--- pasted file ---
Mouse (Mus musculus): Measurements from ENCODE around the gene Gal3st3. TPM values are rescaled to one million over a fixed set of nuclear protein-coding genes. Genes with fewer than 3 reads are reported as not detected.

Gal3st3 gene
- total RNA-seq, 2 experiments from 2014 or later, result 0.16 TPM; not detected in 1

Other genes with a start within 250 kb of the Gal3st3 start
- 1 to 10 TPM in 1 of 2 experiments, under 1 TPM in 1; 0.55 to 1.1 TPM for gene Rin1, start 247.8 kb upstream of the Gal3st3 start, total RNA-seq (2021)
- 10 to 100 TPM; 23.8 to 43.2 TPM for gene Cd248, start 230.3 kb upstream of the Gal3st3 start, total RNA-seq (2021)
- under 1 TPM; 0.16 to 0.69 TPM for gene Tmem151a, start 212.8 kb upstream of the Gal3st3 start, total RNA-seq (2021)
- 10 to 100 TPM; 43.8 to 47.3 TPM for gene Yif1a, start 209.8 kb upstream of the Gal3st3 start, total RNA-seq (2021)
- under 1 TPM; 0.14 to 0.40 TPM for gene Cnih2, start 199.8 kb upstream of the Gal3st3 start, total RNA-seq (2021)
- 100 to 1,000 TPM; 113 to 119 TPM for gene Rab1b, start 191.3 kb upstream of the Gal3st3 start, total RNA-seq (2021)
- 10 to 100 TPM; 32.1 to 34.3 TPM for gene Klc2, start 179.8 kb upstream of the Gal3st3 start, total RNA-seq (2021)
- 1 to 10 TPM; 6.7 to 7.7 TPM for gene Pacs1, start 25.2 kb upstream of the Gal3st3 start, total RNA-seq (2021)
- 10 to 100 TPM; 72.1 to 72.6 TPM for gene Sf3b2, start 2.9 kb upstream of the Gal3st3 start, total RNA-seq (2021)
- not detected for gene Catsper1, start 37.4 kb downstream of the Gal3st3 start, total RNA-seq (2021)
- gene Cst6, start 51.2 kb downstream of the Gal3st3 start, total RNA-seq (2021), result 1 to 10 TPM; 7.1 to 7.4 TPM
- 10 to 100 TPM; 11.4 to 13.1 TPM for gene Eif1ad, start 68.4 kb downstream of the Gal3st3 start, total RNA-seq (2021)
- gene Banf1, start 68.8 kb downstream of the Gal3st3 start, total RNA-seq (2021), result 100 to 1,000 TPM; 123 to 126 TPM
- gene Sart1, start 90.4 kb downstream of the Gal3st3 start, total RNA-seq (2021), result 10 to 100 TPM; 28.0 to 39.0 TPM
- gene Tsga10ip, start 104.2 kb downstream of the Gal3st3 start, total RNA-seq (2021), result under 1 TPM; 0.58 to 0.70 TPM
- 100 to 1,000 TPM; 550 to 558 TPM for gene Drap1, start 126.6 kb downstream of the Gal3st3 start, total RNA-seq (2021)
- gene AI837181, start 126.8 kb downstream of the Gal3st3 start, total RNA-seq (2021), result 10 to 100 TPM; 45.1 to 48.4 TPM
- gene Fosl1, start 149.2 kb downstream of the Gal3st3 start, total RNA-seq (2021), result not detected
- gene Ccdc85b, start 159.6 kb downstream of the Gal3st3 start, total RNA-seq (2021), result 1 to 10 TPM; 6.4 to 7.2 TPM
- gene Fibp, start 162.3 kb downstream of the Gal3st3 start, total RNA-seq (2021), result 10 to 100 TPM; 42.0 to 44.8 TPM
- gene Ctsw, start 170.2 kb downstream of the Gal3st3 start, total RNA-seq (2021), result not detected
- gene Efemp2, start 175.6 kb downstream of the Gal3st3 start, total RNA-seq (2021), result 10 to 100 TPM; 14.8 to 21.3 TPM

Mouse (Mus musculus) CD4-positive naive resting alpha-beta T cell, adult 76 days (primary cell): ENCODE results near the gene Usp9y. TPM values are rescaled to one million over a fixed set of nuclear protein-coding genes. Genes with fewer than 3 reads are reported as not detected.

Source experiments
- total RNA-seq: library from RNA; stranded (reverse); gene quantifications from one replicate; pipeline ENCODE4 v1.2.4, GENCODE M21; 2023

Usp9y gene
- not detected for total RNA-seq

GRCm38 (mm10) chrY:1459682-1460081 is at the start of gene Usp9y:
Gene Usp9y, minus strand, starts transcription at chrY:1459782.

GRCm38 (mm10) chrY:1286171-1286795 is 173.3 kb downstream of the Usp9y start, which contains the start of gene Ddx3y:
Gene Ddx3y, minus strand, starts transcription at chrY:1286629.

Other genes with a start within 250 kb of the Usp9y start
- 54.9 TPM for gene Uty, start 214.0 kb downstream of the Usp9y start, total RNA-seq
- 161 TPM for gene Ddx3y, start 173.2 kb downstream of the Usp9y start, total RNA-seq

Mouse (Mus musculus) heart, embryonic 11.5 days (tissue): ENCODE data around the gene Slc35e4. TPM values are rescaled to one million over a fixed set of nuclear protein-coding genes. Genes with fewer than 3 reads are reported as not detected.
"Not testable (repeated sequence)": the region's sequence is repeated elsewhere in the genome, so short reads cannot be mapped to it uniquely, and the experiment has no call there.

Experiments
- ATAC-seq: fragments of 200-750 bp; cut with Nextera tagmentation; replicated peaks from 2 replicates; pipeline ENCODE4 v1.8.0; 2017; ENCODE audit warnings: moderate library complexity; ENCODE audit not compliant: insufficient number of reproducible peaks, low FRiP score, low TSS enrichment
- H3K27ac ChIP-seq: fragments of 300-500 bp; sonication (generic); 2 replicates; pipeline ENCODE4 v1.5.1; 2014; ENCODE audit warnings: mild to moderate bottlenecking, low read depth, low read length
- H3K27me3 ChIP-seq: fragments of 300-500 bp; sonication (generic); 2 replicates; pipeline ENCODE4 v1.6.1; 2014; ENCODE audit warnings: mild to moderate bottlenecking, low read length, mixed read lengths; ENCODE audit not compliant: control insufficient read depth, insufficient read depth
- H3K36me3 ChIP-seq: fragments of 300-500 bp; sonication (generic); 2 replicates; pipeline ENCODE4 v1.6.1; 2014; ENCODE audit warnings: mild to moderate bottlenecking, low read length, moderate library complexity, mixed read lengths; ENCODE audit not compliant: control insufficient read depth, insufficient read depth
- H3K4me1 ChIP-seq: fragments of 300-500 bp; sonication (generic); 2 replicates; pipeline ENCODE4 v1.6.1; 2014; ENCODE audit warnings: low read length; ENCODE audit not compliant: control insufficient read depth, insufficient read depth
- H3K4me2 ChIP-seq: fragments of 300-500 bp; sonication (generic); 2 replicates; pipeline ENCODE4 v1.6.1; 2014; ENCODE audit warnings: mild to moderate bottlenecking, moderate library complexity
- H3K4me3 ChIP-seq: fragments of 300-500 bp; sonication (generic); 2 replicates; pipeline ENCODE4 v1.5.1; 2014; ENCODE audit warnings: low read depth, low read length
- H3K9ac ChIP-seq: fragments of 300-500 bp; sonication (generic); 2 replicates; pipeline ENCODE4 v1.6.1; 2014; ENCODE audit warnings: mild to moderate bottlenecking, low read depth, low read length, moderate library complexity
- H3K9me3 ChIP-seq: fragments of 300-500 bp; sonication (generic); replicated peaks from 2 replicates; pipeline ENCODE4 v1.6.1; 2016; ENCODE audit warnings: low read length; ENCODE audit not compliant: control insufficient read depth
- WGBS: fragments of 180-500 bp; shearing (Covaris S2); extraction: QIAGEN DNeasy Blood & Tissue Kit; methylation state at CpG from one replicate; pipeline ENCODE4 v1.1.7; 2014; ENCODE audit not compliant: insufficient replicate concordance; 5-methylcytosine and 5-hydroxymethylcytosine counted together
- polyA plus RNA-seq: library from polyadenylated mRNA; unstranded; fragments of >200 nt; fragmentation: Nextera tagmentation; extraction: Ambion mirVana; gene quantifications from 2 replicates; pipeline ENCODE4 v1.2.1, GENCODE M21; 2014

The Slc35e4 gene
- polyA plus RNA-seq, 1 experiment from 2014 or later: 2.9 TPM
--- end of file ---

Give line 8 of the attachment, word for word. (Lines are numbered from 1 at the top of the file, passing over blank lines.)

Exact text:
- 10 to 100 TPM; 43.8 to 47.3 TPM for gene Yif1a, start 209.8 kb upstream of the Gal3st3 start, total RNA-seq (2021)